Section 3: Amends Executive Law section 20 to:

a) Hospitals, in addition to nursing homes, and assisted living facilities, will need to prepare natural disaster preparedness and management plans. To do this, the term "Health Care Facility" is added so that hospitals, in addition to all other health care facilities must prepare such a plan.

b) Executive Law section 20 is amended so that the New York State's policy shall be that State and local governments and emergency service organizations, shall incorporate into their plans, the emergency natural disaster plans established by "Private Agencies".For the purpose of this act, "private agencies, shall include all electric and gas utility companies, cable television companies, and wireless communication service providers, and all health care facilities, including, for the first, time hospitals.

c) Executive Law section 20 expands the definition of "disaster" to include wind storm, dam failure and ice storm events, in addition to the many other natural disasters currently covered under Article 2-S.

d) Amends Executive Law section 20 to add new, much broader, definitions for "health care facility" (that includes hospitals, in addition to nursing homes and assisted living facilities), "public utility" (that includes all electric, gas companies, telecommunications and cell phone carries), and "private agency" which includes both "utilities" and "health care providers".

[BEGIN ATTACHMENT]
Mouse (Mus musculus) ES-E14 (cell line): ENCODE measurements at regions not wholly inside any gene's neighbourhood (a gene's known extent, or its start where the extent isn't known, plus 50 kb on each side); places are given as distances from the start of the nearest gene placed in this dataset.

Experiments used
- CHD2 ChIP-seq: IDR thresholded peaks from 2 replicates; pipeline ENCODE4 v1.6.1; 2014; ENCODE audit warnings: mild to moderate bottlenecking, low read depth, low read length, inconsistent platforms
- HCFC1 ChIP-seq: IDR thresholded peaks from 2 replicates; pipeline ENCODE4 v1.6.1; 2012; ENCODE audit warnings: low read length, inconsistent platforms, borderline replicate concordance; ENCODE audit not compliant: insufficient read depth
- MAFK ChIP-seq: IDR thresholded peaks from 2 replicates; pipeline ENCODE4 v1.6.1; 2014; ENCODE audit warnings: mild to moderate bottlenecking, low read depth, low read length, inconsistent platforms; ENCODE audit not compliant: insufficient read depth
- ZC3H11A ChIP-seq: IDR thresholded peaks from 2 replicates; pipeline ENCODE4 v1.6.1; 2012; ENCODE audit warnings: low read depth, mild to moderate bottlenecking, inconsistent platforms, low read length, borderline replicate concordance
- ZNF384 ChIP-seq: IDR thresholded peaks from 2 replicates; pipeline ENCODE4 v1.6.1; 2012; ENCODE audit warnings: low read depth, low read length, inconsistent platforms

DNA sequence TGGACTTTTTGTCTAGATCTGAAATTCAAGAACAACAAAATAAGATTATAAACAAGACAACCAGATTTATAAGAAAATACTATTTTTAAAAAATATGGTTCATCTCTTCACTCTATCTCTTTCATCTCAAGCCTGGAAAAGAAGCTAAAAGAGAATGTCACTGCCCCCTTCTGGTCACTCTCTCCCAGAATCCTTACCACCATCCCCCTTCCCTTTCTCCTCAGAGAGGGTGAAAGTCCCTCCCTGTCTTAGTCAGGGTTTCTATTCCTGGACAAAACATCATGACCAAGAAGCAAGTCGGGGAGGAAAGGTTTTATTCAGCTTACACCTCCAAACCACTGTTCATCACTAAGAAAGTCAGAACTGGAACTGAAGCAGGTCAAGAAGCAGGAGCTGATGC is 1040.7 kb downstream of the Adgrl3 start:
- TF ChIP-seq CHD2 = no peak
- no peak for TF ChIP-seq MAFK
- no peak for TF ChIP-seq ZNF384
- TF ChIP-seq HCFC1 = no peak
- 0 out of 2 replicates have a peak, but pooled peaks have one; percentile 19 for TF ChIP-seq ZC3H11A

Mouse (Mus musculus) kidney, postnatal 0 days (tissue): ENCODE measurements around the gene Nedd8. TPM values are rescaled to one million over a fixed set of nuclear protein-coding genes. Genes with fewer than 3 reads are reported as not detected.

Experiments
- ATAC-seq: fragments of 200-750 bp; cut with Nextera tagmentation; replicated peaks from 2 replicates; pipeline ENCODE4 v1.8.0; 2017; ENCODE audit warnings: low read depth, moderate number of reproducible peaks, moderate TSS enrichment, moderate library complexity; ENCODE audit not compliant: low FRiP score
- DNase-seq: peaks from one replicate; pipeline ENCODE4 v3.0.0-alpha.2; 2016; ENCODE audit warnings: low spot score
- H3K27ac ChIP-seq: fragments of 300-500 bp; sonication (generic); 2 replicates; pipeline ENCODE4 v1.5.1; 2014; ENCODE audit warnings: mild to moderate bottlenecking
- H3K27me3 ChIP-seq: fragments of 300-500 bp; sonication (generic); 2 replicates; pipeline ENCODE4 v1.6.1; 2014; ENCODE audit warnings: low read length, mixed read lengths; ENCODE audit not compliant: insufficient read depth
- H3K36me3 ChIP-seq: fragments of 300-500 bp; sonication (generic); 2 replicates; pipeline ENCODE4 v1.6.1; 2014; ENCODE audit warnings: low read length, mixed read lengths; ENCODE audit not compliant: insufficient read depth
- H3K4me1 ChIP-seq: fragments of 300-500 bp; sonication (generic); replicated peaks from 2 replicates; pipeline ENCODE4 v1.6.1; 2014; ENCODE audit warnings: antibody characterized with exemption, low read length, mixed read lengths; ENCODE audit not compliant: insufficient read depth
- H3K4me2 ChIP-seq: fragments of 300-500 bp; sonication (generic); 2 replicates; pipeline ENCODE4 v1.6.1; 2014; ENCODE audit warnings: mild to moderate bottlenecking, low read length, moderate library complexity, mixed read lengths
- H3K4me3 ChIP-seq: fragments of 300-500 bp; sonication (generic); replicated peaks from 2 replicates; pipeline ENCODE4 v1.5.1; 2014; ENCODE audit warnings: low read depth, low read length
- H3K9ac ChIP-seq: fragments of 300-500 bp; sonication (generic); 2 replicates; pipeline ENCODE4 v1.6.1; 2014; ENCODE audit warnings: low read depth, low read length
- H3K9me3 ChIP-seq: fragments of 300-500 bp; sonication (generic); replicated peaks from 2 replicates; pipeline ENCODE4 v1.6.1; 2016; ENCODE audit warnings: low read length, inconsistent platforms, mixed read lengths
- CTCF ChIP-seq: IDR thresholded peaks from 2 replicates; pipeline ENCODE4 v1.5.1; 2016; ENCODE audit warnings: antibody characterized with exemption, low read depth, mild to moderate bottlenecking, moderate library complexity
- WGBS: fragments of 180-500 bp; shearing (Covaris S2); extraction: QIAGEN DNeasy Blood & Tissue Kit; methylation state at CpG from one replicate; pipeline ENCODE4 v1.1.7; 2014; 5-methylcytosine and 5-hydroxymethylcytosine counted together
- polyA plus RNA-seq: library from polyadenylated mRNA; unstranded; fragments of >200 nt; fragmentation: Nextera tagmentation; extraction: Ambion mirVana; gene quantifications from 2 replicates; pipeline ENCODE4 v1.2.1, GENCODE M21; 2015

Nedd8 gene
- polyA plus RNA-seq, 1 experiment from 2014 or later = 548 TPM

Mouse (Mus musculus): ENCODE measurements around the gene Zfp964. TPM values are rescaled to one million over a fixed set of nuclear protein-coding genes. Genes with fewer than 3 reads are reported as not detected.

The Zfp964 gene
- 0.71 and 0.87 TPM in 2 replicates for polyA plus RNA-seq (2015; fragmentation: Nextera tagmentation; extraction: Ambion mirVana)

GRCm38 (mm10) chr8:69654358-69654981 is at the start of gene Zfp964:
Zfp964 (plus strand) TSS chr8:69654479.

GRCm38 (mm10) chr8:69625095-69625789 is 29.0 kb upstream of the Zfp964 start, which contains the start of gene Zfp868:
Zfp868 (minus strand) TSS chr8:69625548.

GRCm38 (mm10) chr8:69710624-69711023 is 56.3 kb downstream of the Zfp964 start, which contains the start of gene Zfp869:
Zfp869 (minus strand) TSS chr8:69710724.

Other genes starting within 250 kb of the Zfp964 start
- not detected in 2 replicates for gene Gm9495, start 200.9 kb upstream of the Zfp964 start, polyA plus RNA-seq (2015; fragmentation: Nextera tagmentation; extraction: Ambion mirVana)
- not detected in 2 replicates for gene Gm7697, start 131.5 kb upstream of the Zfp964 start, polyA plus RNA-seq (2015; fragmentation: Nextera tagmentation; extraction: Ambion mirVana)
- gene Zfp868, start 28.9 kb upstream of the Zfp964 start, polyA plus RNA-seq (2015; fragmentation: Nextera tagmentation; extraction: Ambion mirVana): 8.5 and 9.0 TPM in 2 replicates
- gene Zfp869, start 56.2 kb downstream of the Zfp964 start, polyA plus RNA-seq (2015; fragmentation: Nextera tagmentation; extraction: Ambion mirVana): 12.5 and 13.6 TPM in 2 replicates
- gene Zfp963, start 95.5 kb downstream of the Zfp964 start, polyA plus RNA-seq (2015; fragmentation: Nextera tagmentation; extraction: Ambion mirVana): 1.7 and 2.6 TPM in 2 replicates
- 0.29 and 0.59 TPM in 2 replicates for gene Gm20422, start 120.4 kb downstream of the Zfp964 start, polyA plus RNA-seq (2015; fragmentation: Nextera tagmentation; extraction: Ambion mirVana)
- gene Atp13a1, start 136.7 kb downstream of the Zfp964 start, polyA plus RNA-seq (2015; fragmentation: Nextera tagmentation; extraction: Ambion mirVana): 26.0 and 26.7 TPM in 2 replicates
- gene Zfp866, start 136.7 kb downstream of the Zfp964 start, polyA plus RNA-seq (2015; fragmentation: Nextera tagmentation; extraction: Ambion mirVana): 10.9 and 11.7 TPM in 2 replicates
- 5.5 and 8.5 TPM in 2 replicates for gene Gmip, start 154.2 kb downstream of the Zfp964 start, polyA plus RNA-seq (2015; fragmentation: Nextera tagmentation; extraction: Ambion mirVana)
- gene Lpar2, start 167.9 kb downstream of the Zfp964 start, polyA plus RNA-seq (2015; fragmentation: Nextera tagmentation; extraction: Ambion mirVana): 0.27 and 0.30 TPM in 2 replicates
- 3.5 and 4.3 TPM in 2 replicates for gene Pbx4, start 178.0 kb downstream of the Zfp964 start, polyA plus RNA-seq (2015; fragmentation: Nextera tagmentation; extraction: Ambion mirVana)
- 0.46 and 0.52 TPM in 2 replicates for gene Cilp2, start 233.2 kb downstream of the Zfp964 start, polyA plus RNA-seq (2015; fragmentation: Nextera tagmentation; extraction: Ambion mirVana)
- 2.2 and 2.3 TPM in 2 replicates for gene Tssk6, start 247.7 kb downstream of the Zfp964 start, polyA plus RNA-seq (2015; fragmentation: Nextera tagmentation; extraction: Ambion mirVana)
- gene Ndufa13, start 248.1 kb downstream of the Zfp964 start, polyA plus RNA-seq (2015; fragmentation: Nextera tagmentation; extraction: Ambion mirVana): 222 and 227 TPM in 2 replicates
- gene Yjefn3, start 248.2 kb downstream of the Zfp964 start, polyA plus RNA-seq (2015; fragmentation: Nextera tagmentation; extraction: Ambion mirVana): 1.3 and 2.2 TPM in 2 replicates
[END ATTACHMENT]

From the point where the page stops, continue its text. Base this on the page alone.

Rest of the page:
Section 4: Amends Executive Law section 21 as follows:

a) This section relates to the powers of the Disaster Preparedness Commission. Under this act, the Disaster Preparedness Commission (DPC) can request any information and cooperation from "private agencies" to exercise its responsibilities. In addition, the DPC shall help to coordinate the plans and disaster preparedness activities, of New York State, its local governments, emergency service organizations, and private agencies such as utility companies and health care providers. It expands the membership of the DPC to include a representative from a public utility, health care facility, and risk manager, upon the recommendation of the Governor.